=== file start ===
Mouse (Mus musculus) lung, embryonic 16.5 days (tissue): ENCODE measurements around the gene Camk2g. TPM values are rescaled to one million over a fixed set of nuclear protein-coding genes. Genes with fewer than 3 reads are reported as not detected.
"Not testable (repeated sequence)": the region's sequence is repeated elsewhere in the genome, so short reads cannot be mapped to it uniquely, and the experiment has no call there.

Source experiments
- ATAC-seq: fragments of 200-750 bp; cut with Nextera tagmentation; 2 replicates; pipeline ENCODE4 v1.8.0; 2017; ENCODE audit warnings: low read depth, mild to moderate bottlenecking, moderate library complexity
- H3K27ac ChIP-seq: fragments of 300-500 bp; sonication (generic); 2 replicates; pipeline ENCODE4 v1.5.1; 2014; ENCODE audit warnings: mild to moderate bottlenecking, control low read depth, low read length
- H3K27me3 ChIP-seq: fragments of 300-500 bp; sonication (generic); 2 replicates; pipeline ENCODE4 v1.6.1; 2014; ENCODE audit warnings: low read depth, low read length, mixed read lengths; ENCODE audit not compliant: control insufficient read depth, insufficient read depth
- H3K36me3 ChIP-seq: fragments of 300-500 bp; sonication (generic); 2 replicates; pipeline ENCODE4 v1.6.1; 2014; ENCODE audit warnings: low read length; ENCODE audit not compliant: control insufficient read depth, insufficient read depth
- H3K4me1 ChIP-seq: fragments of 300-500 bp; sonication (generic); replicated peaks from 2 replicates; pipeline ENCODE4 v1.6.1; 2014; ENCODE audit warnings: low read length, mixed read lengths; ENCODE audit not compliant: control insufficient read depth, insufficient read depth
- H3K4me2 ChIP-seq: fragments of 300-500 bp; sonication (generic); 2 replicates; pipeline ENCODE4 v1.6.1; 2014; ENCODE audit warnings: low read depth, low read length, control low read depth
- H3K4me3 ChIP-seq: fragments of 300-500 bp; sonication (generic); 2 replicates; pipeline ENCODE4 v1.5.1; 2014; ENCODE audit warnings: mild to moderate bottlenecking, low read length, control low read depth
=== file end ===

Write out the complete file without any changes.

Mouse (Mus musculus) lung, embryonic 16.5 days (tissue): ENCODE measurements around the gene Camk2g. TPM values are rescaled to one million over a fixed set of nuclear protein-coding genes. Genes with fewer than 3 reads are reported as not detected.
"Not testable (repeated sequence)": the region's sequence is repeated elsewhere in the genome, so short reads cannot be mapped to it uniquely, and the experiment has no call there.

Source experiments
- ATAC-seq: fragments of 200-750 bp; cut with Nextera tagmentation; 2 replicates; pipeline ENCODE4 v1.8.0; 2017; ENCODE audit warnings: low read depth, mild to moderate bottlenecking, moderate library complexity
- H3K27ac ChIP-seq: fragments of 300-500 bp; sonication (generic); 2 replicates; pipeline ENCODE4 v1.5.1; 2014; ENCODE audit warnings: mild to moderate bottlenecking, control low read depth, low read length
- H3K27me3 ChIP-seq: fragments of 300-500 bp; sonication (generic); 2 replicates; pipeline ENCODE4 v1.6.1; 2014; ENCODE audit warnings: low read depth, low read length, mixed read lengths; ENCODE audit not compliant: control insufficient read depth, insufficient read depth
- H3K36me3 ChIP-seq: fragments of 300-500 bp; sonication (generic); 2 replicates; pipeline ENCODE4 v1.6.1; 2014; ENCODE audit warnings: low read length; ENCODE audit not compliant: control insufficient read depth, insufficient read depth
- H3K4me1 ChIP-seq: fragments of 300-500 bp; sonication (generic); replicated peaks from 2 replicates; pipeline ENCODE4 v1.6.1; 2014; ENCODE audit warnings: low read length, mixed read lengths; ENCODE audit not compliant: control insufficient read depth, insufficient read depth
- H3K4me2 ChIP-seq: fragments of 300-500 bp; sonication (generic); 2 replicates; pipeline ENCODE4 v1.6.1; 2014; ENCODE audit warnings: low read depth, low read length, control low read depth
- H3K4me3 ChIP-seq: fragments of 300-500 bp; sonication (generic); 2 replicates; pipeline ENCODE4 v1.5.1; 2014; ENCODE audit warnings: mild to moderate bottlenecking, low read length, control low read depth